Poets of Harlem Renaissance
One poet once wrote that he lives in Harlem, New York, and He is unmarried and likes ‘Tristan,' goat’s milk, short novels, simple folk and bullfight. The name of that person was Langston Hughes, a writer of elegant and simple images; an observer of details and artist, who approached his work with warmth and well-mannered humor. More than anything else, he greeted the beauty of life; he loved his environment and his black American community, to which he belonged. In a career cut short by his death from cancer in 1967 he whore poetry, short stories, novels, plays and tried to document and memorize the black American life.
He was a key figure of the Harlem Renaissance, the 1920s-era of black arts and culture of New-York. People also called him the poet laureate of Harlem. The writer, who was one of the best people, who captured moods and passions of the culture that days.
The poem by this author I would like to mention in my essay is “Life is Fine." This poem is my favorite, because I really like the optimism of the speaker. He encourages us to see the positive sides of life. When he goes to the river and sits down to think he can’t concentrate, so he jumps into the water and sinks. After his surface, he cries out twice that if the water hadn’t been so chill he would have died: “But it was Cold in that water! It was cold!”.
The speaker takes the elevator to the sixteenth floor of his house, where he tries to think about his girl and considers jumping. But he decides not to, because it’s very high to leap off and die: “But it was High up there! It was high!”. He considers that he was born to live, not to die for love. He says to his lover that he wouldn’t forgive himself if she were to see him die. He concludes his actions with the phrase “Life if fine! Fine as wine! Life is fine!” This poem is not one of Hughes’s most known works, but it has many similarities to his other poems. Poem tells the story of a man with an elated spirit and the ability to stay optimistic facing the personal despair. It seems to me like a blues song.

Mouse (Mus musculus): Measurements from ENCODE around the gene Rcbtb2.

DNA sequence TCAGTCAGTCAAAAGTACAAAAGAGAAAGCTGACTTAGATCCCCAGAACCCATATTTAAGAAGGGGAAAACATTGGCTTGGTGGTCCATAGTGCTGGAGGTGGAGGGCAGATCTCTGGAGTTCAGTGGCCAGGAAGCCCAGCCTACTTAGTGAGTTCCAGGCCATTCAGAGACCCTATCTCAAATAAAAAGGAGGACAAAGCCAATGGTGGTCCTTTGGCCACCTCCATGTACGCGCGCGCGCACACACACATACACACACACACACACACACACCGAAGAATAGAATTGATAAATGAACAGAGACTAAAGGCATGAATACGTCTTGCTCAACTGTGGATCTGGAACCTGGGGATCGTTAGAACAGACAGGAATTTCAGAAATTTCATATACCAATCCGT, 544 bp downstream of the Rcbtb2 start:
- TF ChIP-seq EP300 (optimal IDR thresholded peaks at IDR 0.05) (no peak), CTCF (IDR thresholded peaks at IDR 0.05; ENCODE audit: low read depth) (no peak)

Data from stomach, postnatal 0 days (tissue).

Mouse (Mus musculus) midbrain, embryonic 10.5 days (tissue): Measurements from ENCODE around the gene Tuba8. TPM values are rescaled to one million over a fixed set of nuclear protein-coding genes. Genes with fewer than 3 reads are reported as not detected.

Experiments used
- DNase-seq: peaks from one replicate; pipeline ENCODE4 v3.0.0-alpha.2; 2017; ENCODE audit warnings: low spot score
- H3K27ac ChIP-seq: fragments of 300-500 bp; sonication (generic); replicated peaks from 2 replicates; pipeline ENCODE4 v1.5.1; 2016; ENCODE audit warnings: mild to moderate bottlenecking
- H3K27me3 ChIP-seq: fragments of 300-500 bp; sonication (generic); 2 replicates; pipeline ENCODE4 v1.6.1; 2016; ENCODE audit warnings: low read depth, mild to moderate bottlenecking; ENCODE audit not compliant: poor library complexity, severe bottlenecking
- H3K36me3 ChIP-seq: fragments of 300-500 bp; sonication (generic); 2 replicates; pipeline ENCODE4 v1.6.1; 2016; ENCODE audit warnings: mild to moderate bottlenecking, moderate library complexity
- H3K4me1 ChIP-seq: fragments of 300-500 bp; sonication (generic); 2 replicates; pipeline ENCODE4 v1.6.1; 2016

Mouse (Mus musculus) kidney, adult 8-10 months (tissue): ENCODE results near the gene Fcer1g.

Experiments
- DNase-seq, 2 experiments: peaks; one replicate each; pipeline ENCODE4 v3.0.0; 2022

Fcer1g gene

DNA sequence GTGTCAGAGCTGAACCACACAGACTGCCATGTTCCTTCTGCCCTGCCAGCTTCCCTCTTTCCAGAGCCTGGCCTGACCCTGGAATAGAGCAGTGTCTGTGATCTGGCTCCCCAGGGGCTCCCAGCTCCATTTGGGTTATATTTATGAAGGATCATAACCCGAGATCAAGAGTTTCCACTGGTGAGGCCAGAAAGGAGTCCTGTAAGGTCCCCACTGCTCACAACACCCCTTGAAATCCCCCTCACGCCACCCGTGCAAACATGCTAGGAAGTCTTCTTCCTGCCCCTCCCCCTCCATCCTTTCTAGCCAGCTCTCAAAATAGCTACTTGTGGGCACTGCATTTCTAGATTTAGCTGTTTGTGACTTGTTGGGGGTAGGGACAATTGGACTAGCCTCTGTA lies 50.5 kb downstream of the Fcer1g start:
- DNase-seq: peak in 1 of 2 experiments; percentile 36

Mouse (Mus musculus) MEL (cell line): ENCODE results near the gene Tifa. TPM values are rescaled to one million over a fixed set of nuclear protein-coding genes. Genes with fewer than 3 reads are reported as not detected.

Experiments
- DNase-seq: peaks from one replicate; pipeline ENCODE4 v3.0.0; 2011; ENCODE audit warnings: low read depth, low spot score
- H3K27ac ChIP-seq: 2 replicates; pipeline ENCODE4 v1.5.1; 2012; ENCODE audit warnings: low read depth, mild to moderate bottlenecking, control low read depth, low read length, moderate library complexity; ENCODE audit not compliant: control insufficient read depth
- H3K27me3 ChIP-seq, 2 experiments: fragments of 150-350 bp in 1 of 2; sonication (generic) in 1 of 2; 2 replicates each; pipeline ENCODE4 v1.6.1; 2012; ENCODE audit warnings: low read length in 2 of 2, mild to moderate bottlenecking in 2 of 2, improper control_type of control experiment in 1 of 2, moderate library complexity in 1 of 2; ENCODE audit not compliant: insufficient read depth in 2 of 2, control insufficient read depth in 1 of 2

When the speaker describes to commit suicide by drowning himself, he keeps returning to the surface. The icy water keeps his mind and body awakened, preventing him from his desire to die. In the next stanza, the speaker thinks that his inner disorder is caused by the romantic relationship gone gloomy. He takes the elevator up to sixteen floor and thinks how he is sad about his girlfriend. He considers to jump down, but realizes that it’s very high.
He uses the height of the building like the water’s temperature – as the reason not to commit suicide.
The tone of poem switches during the last lines. The speaker comes to thoughts that all his suicide attempts failed, and he might as well stay alive. He says that he could die for love, but he prefers to be born to live. By facing his death, the speaker has rediscovered his sense of purpose. He came to conclusion that he might never find complete peace, and he might stay useless and cry, but he won’t show his death to “baby”.
Hughes understands vulnerable and weak people who often considers giving up on life, but he thinks that they can never quite follow through – they still have something to live for. And by coming so close to his death, the speaker finds out a desire to live.